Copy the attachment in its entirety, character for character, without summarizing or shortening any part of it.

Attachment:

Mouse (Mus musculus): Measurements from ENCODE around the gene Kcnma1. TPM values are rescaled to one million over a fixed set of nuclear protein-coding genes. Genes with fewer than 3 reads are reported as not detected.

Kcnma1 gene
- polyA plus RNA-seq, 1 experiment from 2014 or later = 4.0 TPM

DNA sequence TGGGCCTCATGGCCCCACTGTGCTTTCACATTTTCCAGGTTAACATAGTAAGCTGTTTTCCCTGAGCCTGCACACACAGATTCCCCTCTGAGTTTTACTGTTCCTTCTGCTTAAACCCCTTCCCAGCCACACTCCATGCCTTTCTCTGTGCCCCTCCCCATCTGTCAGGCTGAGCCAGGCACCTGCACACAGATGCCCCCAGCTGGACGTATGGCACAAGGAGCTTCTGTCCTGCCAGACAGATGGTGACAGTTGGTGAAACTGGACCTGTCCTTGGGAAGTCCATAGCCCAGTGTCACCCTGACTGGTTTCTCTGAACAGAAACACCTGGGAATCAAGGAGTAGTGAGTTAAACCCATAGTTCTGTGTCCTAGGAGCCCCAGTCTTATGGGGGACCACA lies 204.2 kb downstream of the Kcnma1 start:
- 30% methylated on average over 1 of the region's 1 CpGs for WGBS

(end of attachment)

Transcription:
Mouse (Mus musculus): Measurements from ENCODE around the gene Kcnma1. TPM values are rescaled to one million over a fixed set of nuclear protein-coding genes. Genes with fewer than 3 reads are reported as not detected.

Kcnma1 gene
- polyA plus RNA-seq, 1 experiment from 2014 or later = 4.0 TPM

DNA sequence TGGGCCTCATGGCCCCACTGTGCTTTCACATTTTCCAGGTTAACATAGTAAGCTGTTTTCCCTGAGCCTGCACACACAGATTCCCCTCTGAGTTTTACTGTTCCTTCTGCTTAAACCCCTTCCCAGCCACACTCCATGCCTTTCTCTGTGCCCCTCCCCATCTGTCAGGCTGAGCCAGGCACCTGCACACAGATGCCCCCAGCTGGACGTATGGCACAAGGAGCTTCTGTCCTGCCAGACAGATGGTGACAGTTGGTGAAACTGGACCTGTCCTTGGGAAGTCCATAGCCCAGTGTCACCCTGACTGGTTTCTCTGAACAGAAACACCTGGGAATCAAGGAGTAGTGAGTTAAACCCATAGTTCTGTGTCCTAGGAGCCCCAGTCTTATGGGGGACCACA lies 204.2 kb downstream of the Kcnma1 start:
- 30% methylated on average over 1 of the region's 1 CpGs for WGBS